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live ammunition. health officials say at least nine people were killed. the so-called march of return protests started last week. thousands of pls have been taking part in it. they are trying to reach israeli territory to reclaim what they say is palestinian land. let's get the latest from our international correspondent ian lee live in jerusalem following the story. ian, what is the expectation about this day compared to others that you have been covering? >> reporter: today we still have those people out at those camps. they are keeping a vigil if you will over the course of the next five weeks. today the situation is calmer. we are seeing though funerals of some of the people who were killed in yesterday's violence including one journalist that makes nine people killed. and the total since all the protests began last week is now at 31 people. over 2,000 people have been
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injured in this violence. and it doesn't look like it's going away anytime soon. you know, we were gauging this last friday to see how long if this movement has momentum to it because you they have called for originally six weeks of protests leading up to mid may, and yesterday proved just as deadly and just as violence as these protesters tried to go to the border, they say they are trying to cross over. but for israel, that is a red line. they say that they reserve the right to use whatever forces to protect their sovereignty. and so you do have the ingredients for this friction that we see which results in these deaths and injuries. >> also israeli officials concerned about what we're seeing rilght here, these tires that have been set on fire basically to create a smoke screen. and israeli officials saying that they are concerned about how that will effect their ability to respond. what more can you tell us about
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it? >> reporter: yeah, we were out at the front yesterday in the central part toward the central part of gaza. and we saw these huge columns of black smoke. and you can see them dotting the gaza border about five different camps where you could see it. and this black smoke would blow across from gaza into israel and it would obscure the sight of the israeli forces. now, gaza and palestinians say that they are doing to obscure the sight of snipers. and they were using mirrors to try to blind snipers because they are the people using the live rounds. and so they say this is to protect the protesters. israeli military though when we were talking to them, they said that this smoke also does act ascensionly a smoke screen for protesters to move closer to the border, they released the video of one protester cutting at the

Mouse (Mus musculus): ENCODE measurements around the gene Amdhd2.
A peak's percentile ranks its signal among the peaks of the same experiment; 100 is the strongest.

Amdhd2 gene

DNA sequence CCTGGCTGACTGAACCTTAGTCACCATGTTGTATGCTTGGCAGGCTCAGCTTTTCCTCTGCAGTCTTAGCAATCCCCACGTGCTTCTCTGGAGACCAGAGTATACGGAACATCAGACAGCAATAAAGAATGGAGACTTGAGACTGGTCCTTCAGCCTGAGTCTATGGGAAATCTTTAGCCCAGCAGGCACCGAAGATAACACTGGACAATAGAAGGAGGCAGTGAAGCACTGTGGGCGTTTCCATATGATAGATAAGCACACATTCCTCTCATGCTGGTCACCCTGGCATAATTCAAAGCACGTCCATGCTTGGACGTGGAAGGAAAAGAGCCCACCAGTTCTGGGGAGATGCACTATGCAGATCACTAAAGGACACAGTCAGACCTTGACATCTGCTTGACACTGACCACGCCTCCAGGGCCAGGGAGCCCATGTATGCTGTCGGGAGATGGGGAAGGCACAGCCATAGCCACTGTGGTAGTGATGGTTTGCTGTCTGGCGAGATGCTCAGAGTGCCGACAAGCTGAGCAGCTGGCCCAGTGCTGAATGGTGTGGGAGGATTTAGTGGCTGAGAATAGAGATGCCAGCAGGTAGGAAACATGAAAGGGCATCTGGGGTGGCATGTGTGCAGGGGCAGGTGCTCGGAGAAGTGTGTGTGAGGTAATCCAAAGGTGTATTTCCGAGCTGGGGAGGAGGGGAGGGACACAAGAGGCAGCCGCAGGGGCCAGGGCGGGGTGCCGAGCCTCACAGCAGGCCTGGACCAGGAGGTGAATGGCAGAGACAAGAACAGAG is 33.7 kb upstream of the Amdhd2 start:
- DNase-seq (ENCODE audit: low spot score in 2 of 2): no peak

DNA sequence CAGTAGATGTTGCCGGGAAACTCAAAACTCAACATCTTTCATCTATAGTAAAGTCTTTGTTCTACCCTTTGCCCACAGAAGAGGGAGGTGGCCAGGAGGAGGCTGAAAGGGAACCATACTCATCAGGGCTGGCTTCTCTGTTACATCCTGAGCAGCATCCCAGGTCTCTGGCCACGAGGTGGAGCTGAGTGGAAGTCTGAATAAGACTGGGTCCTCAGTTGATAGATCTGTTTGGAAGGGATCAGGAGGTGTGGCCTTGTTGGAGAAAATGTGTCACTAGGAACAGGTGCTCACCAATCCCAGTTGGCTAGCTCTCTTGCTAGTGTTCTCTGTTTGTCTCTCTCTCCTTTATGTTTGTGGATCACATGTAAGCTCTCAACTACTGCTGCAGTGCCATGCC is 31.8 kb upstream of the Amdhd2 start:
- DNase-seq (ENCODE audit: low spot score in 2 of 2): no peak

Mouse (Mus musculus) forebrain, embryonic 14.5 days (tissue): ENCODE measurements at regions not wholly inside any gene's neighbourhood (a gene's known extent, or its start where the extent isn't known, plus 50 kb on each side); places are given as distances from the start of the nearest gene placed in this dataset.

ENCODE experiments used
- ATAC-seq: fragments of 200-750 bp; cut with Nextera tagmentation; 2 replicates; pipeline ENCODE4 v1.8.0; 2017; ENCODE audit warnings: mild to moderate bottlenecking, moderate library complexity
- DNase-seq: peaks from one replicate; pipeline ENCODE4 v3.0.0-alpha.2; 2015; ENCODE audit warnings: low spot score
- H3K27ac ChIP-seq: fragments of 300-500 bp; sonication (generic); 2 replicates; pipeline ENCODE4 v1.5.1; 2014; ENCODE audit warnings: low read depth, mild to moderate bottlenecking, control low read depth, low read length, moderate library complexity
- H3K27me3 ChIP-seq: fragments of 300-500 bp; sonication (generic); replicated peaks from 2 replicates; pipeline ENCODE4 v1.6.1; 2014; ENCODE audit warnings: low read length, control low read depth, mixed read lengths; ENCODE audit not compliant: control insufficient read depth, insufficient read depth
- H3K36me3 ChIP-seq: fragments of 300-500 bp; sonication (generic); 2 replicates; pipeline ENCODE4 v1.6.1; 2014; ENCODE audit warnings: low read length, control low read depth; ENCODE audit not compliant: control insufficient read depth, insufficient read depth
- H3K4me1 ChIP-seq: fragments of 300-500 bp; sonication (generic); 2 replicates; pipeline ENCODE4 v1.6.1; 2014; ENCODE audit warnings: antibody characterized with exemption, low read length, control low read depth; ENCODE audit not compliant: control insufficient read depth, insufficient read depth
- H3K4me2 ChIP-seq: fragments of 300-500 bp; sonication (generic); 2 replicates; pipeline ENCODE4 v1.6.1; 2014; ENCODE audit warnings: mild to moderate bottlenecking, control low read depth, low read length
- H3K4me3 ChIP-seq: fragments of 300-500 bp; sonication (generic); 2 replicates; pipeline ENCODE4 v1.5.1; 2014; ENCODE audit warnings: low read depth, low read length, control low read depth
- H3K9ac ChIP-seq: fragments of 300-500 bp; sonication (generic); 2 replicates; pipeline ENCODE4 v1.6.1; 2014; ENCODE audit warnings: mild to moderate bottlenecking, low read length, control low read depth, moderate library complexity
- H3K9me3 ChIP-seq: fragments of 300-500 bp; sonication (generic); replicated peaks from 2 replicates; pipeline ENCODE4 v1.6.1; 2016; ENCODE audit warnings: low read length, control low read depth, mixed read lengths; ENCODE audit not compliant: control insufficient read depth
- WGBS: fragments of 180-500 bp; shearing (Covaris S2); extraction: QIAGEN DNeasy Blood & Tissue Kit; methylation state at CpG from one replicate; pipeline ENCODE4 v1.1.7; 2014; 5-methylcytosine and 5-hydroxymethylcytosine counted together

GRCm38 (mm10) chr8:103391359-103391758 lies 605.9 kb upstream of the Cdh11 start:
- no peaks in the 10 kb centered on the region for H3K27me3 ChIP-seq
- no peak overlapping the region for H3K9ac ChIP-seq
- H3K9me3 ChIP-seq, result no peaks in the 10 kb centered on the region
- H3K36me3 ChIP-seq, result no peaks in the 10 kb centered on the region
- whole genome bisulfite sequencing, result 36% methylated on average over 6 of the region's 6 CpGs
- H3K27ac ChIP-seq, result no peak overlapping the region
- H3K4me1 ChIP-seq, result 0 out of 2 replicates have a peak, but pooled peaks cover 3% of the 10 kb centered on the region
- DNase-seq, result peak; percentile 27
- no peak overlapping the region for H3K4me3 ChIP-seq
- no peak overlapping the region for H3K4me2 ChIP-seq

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fence. and they say that also makes it a more dangerous situation for the soldiers. so, you know, this is a ttactic that we've seen evolved, likely to see next week as well. and during the course of this last week, we saw them gathering thousands of tires from across the gaza strip to light them on fire to create these smoke screens. definitely something that they believe is effective. and again, probably see it again over the course of the next five weeks. >> ian lee following it all live for us in jerusalem. thank you for the reporting. now to syria, pro government forces there are getting closer and closer to seizing all of eastern ghouta. they have reportedly launched an assault on duma, the latest rebel held area. aid and monitoring groups say air strikes and shelling killed dozens on friday. rescue volunteers from the white helmets say at least 35 of the dead were civilians. state media report rebel shelling also killed four people
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in nearby damascus. the fighting effectively ends a short cease fire that was in place. both sides blame each other for renewed offenses. the u.n. secretary general once described it as hell on ertz. eastern ghouta has seen some of the worst fighting in the civil war in syria. fred pleitgen recently got to see the destruction firsthand. here is his report from inside eastern ghouta. >> reporter: a drive into the waste land that used to be the damascus suburb of eastern ghouta, years ever figof fighti laid waste to what was once a thriving district. some are trying to return praying that businesses like this tomato sauce factory will come back to life. god willing he says we will try and rebuild this factory in a